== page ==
SCAR Gazetteer Information: Each place can have one or more entries in the SCAR Composite Gazetteer, dependant on its origin. By viewing an individual entry, you may see multiple references to the same place. SCAR uses a more general feature type coding, so each place will, in general, have multiple feature types.

Showing all 4 place names.

Name Latitude Longitude Feature Type
Antarctica (GBR) 90° 00' 00.0" S 0° 00' 00.0" E
Name ID: 107534 Place ID: 421

Continental block lying almost entirely S of the Antarctic Circle and including the offshore islands within the margin of the continental shelf, but excluding South Orkney Islands, South Georgia and South Sandwich Islands. Name was first advocated in 1886 by GBR (USA gaz. 1956; APC, 1981). In December 1959 Article VI of the Antarctic Treaty applied the provisions of the Treaty to the area S of lat.60°S The Treaty refers frequently to Antarctica but does not define the name The Australian Antarctica Act, 1960; the New Zealand Antarctic Treaty Act, 1960; and the United Kingdom Antarctic Treaty Order in Council, 1961, define Antarctica, for the purposes of the Acts and the Order respectively, as the area S of lat 60°S, including all ice shelves, but not including the high seas within that area. These instruments made provision for the implementation of certain clauses of the Treaty; they followed the language of the Treaty and it was not intended to alter the definition of Antarctica that had long been accepted in British official publications (APC, 1982, p.3). For further information see British Antarctic Territory Gazetteer.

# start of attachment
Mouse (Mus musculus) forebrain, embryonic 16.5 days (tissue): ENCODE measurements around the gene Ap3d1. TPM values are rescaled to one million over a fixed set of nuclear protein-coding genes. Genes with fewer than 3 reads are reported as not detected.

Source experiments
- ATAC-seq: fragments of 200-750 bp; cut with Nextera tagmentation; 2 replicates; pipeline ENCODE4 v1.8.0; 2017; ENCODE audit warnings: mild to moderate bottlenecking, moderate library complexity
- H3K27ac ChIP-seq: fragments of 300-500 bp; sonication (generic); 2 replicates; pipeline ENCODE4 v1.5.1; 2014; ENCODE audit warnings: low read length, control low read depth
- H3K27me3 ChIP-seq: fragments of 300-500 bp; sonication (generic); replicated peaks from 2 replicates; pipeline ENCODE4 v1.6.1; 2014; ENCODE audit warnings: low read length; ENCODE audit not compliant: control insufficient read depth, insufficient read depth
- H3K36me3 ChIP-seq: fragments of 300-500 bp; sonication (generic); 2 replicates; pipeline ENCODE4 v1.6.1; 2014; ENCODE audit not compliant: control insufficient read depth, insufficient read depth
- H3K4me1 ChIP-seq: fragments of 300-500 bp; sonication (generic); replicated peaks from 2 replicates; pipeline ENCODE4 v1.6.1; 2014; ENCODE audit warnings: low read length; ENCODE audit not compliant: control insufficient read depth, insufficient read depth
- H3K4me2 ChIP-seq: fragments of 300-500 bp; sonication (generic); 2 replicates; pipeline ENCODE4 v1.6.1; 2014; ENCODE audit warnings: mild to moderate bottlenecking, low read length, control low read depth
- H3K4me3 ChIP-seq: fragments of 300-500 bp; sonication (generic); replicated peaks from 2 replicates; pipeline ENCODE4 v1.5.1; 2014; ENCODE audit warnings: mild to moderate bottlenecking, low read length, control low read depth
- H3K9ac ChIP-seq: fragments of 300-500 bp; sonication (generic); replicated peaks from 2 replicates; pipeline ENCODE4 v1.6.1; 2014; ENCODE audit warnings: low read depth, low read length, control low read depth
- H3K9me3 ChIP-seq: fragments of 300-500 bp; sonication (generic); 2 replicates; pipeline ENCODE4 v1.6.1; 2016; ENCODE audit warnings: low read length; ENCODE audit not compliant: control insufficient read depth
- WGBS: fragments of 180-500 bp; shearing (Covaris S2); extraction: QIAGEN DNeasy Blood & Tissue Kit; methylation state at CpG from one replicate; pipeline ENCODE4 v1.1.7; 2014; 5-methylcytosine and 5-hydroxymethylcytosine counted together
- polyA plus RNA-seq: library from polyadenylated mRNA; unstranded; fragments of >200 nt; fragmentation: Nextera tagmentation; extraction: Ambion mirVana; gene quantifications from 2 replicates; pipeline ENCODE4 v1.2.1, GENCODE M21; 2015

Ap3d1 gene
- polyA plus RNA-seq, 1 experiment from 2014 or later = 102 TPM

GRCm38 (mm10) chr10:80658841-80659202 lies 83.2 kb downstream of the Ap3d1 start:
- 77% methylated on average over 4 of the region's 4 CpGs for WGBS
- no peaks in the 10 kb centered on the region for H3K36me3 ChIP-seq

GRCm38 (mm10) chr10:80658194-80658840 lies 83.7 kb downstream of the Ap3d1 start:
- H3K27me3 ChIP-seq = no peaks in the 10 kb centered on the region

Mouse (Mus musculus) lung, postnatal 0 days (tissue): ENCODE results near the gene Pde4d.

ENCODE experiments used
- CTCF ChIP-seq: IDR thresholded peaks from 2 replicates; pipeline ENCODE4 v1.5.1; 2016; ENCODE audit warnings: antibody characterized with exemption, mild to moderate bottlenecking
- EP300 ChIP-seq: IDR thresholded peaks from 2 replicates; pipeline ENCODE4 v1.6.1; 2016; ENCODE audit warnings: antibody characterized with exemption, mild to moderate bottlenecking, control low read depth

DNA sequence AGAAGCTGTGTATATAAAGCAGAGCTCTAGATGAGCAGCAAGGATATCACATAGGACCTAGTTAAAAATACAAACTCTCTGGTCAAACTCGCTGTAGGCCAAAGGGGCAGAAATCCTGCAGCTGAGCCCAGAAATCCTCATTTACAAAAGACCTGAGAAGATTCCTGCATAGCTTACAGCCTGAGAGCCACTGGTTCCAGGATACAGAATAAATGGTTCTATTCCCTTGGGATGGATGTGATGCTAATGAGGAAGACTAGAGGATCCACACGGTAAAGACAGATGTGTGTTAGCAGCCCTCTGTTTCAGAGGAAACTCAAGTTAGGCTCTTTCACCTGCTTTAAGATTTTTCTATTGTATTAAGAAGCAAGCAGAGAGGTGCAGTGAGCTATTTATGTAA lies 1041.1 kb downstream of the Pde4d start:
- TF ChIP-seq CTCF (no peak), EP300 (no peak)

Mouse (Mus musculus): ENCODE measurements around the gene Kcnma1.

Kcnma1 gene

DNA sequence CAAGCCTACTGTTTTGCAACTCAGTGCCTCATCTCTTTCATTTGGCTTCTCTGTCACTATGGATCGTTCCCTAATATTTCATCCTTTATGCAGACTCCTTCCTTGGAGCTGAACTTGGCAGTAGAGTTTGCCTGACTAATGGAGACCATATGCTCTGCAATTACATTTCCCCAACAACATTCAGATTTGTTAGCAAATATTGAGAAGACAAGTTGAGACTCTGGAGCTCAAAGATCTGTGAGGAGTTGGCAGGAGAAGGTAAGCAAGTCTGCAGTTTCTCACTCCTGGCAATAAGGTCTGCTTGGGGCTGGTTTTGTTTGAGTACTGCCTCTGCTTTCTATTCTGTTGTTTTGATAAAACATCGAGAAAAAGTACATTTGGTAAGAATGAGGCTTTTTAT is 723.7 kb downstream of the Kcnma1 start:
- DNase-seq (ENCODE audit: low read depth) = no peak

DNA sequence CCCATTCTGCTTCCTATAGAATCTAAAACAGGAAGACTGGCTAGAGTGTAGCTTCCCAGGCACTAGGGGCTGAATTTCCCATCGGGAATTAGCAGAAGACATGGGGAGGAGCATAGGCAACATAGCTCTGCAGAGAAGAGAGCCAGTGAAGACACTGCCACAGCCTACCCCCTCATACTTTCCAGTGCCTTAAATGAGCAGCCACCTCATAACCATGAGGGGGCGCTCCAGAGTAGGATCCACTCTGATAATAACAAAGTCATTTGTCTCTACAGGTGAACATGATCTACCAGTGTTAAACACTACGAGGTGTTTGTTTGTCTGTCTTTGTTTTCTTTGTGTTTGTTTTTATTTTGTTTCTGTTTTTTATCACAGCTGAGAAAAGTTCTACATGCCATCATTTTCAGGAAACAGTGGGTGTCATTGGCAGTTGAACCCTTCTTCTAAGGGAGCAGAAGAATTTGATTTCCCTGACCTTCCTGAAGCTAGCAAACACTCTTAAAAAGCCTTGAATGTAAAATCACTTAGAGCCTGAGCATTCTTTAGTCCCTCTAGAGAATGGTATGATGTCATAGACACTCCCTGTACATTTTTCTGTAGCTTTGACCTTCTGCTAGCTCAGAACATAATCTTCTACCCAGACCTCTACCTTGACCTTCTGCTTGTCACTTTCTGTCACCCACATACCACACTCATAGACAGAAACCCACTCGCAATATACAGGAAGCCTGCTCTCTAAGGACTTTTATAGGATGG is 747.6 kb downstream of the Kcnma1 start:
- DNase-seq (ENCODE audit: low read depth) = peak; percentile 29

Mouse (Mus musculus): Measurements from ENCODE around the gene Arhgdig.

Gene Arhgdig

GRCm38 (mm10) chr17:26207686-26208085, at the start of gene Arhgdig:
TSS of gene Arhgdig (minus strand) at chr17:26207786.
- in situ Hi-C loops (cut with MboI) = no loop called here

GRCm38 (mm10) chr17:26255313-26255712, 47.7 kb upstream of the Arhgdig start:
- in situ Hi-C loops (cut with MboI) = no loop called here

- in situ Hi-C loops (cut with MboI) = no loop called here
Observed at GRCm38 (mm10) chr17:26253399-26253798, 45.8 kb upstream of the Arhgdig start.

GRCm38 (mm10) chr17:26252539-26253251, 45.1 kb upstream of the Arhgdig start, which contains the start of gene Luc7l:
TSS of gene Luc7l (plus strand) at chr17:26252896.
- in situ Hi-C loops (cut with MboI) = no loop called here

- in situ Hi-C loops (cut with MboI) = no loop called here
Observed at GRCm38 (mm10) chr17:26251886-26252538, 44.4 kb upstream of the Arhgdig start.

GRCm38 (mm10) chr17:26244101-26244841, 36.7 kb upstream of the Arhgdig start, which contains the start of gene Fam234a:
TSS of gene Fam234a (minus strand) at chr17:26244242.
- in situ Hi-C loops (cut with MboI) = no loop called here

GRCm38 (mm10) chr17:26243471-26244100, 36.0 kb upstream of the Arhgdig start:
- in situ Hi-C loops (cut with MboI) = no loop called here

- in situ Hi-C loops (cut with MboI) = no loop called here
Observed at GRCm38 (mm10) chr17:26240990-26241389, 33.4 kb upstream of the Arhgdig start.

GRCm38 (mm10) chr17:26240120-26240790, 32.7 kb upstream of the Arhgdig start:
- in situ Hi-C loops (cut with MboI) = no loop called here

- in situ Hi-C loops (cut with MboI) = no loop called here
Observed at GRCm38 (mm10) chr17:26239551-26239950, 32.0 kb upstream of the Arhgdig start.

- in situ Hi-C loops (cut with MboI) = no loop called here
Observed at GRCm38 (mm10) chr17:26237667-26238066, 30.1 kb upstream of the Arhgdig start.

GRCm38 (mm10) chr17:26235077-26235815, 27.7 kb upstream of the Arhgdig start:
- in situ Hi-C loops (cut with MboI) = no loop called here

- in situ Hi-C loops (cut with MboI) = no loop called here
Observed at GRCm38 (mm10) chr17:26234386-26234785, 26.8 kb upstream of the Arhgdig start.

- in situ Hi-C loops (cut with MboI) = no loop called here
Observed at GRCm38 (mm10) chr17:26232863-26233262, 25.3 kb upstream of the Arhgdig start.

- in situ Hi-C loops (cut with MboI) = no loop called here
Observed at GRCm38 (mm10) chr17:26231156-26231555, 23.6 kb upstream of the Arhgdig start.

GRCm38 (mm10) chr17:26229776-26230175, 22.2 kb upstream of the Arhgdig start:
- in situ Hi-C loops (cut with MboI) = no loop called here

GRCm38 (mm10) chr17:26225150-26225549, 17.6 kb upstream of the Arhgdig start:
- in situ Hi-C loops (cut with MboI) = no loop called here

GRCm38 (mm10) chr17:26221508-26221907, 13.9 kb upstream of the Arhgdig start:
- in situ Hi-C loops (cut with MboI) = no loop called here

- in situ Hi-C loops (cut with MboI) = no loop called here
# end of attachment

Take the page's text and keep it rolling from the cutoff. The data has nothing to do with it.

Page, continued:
Antarctica (USA) 90° 00' 00.0" S 0° 00' 00.0" E
Name ID: 121850 Place ID: 421

The Antarctic continent, together with the islands rising from the continental block, centering roughly on the South Pole and lying almost wholly within the Antarctic Circle. It has an area of about 5.5 million square miles. Antarctica is a relatively high and compact mass and is snow covered except for some coastal areas and the protruding peaks of mountains and mountain ranges. The first sighting of Antarctica is contested but apparently occurred in the 1820's. The term Antarctic has been applied to the southern polar regions of Earth, and Antarctica to the continent, by analogy with the term Arctic, applied to the northern polar regions.

Antártica (CHL) 90° 00' 00.0" S 0° 00' 00.0" E
Name ID: 105111 Place ID: 421

Ellis Fjord (AUS) 68° 36' 10.8" S 78° 07' 55.2" E Fjord
Name ID: 421 Place ID: 4197

A narrow inlet about 33 km long, between Mule Peninsula and Broad Peninsula in the Vestfold Hills on the Ingrid Christensen Coast. Photographed by the Lars Christensen Expedition (1936-37), and plotted by Norwegian cartographers as a bay and a remnant lake which were called Mulvik (Snout Bay) and Langevatnet (The Long Lake) respectively. Analysis by Dr. John Roscoe of air photos taken by USN Operation Highjump (1946-47) showed these two features to be connected. The feature was renamed Ellis Fjord by Roscoe after Edwin E. Ellis, who served as aerial photographer on USN Operation Highjump in this area. First visited by an ANARE party led by Phillip Law on 31 January, 1955.

Showing all 4 place names.

The SCAR Composite Gazetteer is hosted by the Australian Antarctic Data Centre. The information in the footer below pertains to the AADC web site.